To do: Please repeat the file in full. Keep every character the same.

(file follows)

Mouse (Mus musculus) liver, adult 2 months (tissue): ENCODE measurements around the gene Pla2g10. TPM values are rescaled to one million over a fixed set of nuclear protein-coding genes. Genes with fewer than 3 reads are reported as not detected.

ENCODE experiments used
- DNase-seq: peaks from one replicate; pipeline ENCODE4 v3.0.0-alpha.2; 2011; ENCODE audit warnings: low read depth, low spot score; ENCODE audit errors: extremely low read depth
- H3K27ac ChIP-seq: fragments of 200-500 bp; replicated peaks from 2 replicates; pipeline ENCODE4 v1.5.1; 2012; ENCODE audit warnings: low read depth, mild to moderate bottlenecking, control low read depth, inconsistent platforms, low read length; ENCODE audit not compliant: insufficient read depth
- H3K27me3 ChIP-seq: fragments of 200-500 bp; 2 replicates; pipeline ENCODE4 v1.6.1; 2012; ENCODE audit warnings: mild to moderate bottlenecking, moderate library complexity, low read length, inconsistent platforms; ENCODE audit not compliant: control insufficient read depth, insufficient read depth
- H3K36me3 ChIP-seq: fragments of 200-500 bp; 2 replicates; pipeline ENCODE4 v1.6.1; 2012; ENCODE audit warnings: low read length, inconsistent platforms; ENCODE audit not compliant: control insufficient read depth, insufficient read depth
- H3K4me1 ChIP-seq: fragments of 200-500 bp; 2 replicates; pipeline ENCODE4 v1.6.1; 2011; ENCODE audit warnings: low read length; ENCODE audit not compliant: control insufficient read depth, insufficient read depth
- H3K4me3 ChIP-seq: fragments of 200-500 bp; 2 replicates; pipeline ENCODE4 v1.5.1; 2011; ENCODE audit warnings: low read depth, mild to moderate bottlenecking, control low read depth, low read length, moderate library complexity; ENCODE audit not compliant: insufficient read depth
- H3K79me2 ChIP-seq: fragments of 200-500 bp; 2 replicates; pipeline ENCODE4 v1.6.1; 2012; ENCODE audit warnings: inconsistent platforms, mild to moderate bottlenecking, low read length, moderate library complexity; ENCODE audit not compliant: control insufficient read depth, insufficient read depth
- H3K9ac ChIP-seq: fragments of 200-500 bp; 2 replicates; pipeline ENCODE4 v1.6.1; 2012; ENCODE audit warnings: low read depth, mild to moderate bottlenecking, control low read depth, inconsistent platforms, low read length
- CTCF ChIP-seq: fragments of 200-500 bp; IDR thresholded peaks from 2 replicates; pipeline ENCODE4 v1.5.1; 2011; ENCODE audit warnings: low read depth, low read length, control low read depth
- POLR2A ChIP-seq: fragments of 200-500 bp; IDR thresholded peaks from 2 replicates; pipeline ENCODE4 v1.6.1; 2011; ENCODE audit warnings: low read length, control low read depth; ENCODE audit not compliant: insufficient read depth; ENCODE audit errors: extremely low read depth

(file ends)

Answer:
Mouse (Mus musculus) liver, adult 2 months (tissue): ENCODE measurements around the gene Pla2g10. TPM values are rescaled to one million over a fixed set of nuclear protein-coding genes. Genes with fewer than 3 reads are reported as not detected.

ENCODE experiments used
- DNase-seq: peaks from one replicate; pipeline ENCODE4 v3.0.0-alpha.2; 2011; ENCODE audit warnings: low read depth, low spot score; ENCODE audit errors: extremely low read depth
- H3K27ac ChIP-seq: fragments of 200-500 bp; replicated peaks from 2 replicates; pipeline ENCODE4 v1.5.1; 2012; ENCODE audit warnings: low read depth, mild to moderate bottlenecking, control low read depth, inconsistent platforms, low read length; ENCODE audit not compliant: insufficient read depth
- H3K27me3 ChIP-seq: fragments of 200-500 bp; 2 replicates; pipeline ENCODE4 v1.6.1; 2012; ENCODE audit warnings: mild to moderate bottlenecking, moderate library complexity, low read length, inconsistent platforms; ENCODE audit not compliant: control insufficient read depth, insufficient read depth
- H3K36me3 ChIP-seq: fragments of 200-500 bp; 2 replicates; pipeline ENCODE4 v1.6.1; 2012; ENCODE audit warnings: low read length, inconsistent platforms; ENCODE audit not compliant: control insufficient read depth, insufficient read depth
- H3K4me1 ChIP-seq: fragments of 200-500 bp; 2 replicates; pipeline ENCODE4 v1.6.1; 2011; ENCODE audit warnings: low read length; ENCODE audit not compliant: control insufficient read depth, insufficient read depth
- H3K4me3 ChIP-seq: fragments of 200-500 bp; 2 replicates; pipeline ENCODE4 v1.5.1; 2011; ENCODE audit warnings: low read depth, mild to moderate bottlenecking, control low read depth, low read length, moderate library complexity; ENCODE audit not compliant: insufficient read depth
- H3K79me2 ChIP-seq: fragments of 200-500 bp; 2 replicates; pipeline ENCODE4 v1.6.1; 2012; ENCODE audit warnings: inconsistent platforms, mild to moderate bottlenecking, low read length, moderate library complexity; ENCODE audit not compliant: control insufficient read depth, insufficient read depth
- H3K9ac ChIP-seq: fragments of 200-500 bp; 2 replicates; pipeline ENCODE4 v1.6.1; 2012; ENCODE audit warnings: low read depth, mild to moderate bottlenecking, control low read depth, inconsistent platforms, low read length
- CTCF ChIP-seq: fragments of 200-500 bp; IDR thresholded peaks from 2 replicates; pipeline ENCODE4 v1.5.1; 2011; ENCODE audit warnings: low read depth, low read length, control low read depth
- POLR2A ChIP-seq: fragments of 200-500 bp; IDR thresholded peaks from 2 replicates; pipeline ENCODE4 v1.6.1; 2011; ENCODE audit warnings: low read length, control low read depth; ENCODE audit not compliant: insufficient read depth; ENCODE audit errors: extremely low read depth